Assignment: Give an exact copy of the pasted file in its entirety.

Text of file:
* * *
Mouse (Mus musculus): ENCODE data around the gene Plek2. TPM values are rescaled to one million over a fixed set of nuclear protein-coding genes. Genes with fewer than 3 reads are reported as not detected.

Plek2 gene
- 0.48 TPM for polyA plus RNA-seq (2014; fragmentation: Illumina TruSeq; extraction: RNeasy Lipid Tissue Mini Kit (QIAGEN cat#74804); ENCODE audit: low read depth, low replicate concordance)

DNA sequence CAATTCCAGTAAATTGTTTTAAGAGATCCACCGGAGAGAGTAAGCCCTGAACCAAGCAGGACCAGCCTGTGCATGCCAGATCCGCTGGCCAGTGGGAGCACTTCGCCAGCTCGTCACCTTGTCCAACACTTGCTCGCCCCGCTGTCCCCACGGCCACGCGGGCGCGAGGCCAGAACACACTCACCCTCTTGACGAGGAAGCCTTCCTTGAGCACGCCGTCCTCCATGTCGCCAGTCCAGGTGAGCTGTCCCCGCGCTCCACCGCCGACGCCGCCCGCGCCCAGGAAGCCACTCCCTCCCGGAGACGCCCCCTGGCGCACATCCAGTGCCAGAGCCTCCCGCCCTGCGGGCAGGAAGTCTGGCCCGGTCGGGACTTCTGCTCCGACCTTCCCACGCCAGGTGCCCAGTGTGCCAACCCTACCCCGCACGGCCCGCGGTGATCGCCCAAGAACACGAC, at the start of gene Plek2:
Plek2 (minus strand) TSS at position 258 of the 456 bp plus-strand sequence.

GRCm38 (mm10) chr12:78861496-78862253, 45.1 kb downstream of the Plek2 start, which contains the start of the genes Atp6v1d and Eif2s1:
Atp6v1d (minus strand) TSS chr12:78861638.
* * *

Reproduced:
Mouse (Mus musculus): ENCODE data around the gene Plek2. TPM values are rescaled to one million over a fixed set of nuclear protein-coding genes. Genes with fewer than 3 reads are reported as not detected.

Plek2 gene
- 0.48 TPM for polyA plus RNA-seq (2014; fragmentation: Illumina TruSeq; extraction: RNeasy Lipid Tissue Mini Kit (QIAGEN cat#74804); ENCODE audit: low read depth, low replicate concordance)

DNA sequence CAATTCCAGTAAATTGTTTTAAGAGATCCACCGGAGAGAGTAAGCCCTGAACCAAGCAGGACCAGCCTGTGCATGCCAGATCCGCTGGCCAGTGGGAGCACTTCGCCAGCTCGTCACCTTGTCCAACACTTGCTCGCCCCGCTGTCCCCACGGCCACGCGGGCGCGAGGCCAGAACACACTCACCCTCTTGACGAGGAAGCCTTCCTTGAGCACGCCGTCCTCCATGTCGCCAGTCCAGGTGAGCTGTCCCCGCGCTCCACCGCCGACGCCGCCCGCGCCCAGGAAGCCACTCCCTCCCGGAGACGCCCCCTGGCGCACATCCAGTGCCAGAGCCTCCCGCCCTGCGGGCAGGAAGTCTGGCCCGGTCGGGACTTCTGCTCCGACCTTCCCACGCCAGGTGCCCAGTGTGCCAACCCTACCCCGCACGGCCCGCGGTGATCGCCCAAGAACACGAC, at the start of gene Plek2:
Plek2 (minus strand) TSS at position 258 of the 456 bp plus-strand sequence.

GRCm38 (mm10) chr12:78861496-78862253, 45.1 kb downstream of the Plek2 start, which contains the start of the genes Atp6v1d and Eif2s1:
Atp6v1d (minus strand) TSS chr12:78861638.